Meet Gatito, the campus cat taking over hearts and dorm rooms

Feb. 9, 2023, 8:44 p.m.

It’s not unusual for frequenters of Stern dining or residents of Casa Zapata to spot a black-and-white cat slinking around tables and purring down hallways. The welcome visitor, known for his ability to find the best nooks, crannies and stretches of sunlight to take his naps, is a rescue from Fresno County named Gatito Guillermo (typically referred to as Gatito) and one of the many pets owned by Zapata Resident Fellow (RF) Elvira Prieto ’96. 

Gatito has been part of Prieto’s family since he was rescued as a baby. Named after her nephew Guillermo, the feline was the second addition to Prieto’s family of “fur babies,” as she calls her pets. Luna, a poodle/terrier mix that was three years old when the RF rescued Gatito, took care of Gatito “like a good big sister,” according to Prieto. 

Prieto was already an RF when Gatito joined her family and the larger campus community. 

“Given how much Luna had already made her presence known as a community-builder and lover of Stanford students, I was not surprised when Gatito also took on his own role in my shared effort to bring love and warmth to our Stanford familia,” Prieto wrote to The Daily. 

And Gatito certainly has made his mark. On the social app Fizz, multiple posts highlight Gatito’s popularity and positivity on campus. One post in particular, featuring a photo of the cat napping and reading “peaceful gatito giving you immunity from repost or else posts” (an unpopular type of social media post), has been upvoted over a thousand times. 

His fame isn’t simply an online phenomenon either.

“When I tell people I live in Zapata, they’ll often ask ‘Oh, do you know Gatito?’” Ari Barbella ’25, who claims to have taken “at least a hundred photos of [Gatito],” wrote to The Daily. 

As his neighbors, many Zapata residents have a special connection with Gatito. 

According to second-year resident Kimberly Gonzalez-Zelaya ’25, he “waits (im)patiently outside resident’s doors” and will meow and claw until he’s let in. 

He takes naps on top of laundry piles and under residents’ beds. Though Prieto doesn’t personally let Gatito into the dorm or other residences, Gatito has mastered entering and exiting through the RF’s doggie door and waits by Zapata’s door to be let in or let out.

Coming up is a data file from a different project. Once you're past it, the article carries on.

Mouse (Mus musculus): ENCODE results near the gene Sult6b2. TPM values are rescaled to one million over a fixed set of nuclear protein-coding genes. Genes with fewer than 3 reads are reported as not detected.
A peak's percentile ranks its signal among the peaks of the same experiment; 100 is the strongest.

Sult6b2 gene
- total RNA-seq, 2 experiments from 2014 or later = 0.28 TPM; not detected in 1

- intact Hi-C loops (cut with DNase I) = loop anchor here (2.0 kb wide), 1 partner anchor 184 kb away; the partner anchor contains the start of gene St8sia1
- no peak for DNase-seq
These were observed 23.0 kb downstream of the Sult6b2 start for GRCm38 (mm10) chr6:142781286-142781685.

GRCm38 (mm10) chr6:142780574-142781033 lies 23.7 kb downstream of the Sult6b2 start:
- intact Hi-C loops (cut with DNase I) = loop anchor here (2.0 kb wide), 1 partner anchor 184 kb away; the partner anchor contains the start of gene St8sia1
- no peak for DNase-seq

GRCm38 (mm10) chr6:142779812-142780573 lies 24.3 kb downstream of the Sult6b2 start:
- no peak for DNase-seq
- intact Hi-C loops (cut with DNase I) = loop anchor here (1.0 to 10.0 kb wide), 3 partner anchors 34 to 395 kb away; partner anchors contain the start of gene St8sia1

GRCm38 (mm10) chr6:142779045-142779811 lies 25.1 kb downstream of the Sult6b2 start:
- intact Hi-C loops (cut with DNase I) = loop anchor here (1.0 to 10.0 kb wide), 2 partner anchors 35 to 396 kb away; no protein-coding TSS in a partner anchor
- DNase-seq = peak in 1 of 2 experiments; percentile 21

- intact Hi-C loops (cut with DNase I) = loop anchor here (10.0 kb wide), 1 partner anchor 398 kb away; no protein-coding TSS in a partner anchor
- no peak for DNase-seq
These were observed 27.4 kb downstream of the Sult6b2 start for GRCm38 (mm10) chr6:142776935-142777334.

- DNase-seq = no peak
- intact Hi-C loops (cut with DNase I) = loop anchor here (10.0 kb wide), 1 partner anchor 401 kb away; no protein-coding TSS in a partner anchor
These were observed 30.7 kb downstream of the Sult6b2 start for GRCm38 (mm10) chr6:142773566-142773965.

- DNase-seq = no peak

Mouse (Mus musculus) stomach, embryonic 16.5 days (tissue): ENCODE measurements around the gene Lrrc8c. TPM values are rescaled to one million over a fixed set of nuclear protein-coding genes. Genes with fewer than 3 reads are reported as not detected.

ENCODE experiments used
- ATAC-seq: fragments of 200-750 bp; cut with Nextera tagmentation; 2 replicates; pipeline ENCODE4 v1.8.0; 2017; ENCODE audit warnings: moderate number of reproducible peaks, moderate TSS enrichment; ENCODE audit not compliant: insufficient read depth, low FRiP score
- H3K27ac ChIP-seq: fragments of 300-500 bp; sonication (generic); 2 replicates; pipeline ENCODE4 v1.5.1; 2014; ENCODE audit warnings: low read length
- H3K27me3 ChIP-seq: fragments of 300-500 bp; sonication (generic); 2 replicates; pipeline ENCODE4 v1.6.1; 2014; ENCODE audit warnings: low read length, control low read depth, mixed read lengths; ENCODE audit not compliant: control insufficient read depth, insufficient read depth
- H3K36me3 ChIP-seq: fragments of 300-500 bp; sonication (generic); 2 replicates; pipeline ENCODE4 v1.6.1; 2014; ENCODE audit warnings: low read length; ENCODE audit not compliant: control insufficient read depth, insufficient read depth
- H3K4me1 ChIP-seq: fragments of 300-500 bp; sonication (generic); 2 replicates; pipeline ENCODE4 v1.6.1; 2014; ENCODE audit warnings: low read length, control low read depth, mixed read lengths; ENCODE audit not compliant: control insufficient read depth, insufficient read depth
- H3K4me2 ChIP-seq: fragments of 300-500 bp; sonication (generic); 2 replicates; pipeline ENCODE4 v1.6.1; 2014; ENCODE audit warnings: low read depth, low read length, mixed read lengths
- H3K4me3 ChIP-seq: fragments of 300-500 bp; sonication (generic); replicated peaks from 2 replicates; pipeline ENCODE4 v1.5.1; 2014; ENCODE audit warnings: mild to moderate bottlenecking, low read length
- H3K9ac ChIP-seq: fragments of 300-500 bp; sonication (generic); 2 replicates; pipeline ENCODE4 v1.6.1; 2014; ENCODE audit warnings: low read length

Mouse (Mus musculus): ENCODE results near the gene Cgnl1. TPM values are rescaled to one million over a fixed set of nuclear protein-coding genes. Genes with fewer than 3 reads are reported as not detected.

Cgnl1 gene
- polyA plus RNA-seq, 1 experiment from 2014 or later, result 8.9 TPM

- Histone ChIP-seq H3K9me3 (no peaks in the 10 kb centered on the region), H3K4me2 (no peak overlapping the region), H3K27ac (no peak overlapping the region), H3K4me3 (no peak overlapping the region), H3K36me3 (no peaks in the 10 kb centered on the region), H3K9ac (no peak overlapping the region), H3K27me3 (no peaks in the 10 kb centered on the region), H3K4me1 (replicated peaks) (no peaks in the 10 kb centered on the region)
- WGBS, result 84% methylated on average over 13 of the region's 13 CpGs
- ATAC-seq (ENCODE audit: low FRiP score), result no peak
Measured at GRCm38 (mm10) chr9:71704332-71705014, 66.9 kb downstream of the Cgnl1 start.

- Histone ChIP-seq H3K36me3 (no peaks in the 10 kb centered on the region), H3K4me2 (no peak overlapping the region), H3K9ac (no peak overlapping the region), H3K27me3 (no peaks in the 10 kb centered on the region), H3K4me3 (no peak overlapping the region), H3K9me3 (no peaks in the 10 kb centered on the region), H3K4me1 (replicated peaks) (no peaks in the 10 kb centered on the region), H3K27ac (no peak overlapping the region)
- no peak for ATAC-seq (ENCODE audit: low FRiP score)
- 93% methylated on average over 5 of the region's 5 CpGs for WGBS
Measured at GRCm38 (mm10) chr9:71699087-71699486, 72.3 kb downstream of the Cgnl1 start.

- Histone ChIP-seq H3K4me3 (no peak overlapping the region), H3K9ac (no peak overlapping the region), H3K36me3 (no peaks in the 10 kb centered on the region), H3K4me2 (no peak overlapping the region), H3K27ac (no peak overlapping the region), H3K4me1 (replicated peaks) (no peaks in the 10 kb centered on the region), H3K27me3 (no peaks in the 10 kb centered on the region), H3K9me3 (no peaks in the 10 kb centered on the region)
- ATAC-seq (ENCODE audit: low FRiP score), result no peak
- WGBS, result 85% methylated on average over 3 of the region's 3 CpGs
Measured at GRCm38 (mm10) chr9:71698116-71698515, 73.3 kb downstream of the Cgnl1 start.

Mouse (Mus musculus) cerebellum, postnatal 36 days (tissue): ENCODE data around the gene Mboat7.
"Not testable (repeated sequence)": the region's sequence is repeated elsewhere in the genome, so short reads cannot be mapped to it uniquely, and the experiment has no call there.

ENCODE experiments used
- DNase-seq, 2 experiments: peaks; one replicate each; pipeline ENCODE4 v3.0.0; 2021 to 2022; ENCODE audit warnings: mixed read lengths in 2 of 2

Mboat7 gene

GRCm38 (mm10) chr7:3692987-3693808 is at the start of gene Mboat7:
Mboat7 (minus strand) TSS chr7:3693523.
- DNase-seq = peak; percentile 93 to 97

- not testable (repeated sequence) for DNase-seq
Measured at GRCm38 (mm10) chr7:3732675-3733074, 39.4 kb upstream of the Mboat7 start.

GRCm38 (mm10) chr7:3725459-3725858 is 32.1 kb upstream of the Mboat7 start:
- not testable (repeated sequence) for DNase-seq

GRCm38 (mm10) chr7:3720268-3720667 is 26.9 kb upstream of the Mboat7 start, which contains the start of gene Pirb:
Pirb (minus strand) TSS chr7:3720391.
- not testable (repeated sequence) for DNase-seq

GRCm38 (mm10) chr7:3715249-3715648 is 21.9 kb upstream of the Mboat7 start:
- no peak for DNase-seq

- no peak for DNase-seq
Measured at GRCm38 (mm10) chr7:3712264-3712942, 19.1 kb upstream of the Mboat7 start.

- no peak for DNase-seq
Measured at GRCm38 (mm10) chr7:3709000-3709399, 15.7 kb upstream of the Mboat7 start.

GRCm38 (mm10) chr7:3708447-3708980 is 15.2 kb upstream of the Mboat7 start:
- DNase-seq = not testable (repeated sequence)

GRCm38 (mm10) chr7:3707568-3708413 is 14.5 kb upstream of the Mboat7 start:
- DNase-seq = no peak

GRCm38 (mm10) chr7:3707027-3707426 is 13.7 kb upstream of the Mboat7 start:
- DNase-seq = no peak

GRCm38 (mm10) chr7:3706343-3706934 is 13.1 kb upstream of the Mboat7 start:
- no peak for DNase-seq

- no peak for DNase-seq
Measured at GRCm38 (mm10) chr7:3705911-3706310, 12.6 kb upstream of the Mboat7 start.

Meet Gatito, the campus cat taking over hearts and dorm rooms
Gatito cuddles up on a student’s mattress. (Courtesy of Ari Barbella.)

When he’s not in Zapata, he’s likely wandering “around Stern looking for people to say hello to” or even in the dining hall, where he likes to go “sniff around and pet himself against people’s legs,” wrote Barbella.

Prieto “deeply appreciates everyone who helps her keep him safe and connects with him at Stanford,” she wrote.

Gonzalez-Zelaya explained that a lot of Zapata residents “lovingly refer to him as our landlord.” This nickname was donned on him for the way he “sassily commands the dorm with his routine trips across floors and his curious way of waiting for someone to open the door for him,” they wrote to The Daily.  

Barbella confirmed this, writing that they joke that “he comes by every month to collect rent or fix the sinks/toilets when they break.”

But his ‘tenants’ feel taken care of, according to residents and Prieto.

According to Gonzalez-Zelaya, Gatito is a “lovely little cat that, in some way, takes care of his residents.” Prieto wrote that her pets bring a “special energy of care and warmth” to the dorm community. 

Prieto now has a third furry addition to her family, another rescue called ‘Osito’ or little bear. But she says this increase in on-campus pets isn’t exclusive to her home. According to Prieto, there’s “more of a presence” of pets in recent years compared to when she first returned to campus in 2010. 

“Gatito has cat friends from other places on campus that he visits with or who come to visit him at home,” wrote Prieto. 

Barbella supports an even larger presence of on-campus pets. 

“I think that everybody can agree that the world would be a better place if there were more Gatitos in it,” he wrote. 

Oriana Riley ’25 is a News Managing Editor at The Daily. Every once in a while, she drops an iconic Campus Life article. Outside of The Daily, Oriana enjoys running a lot of miles and eating a lot of food. Contact Oriana at news ‘at’

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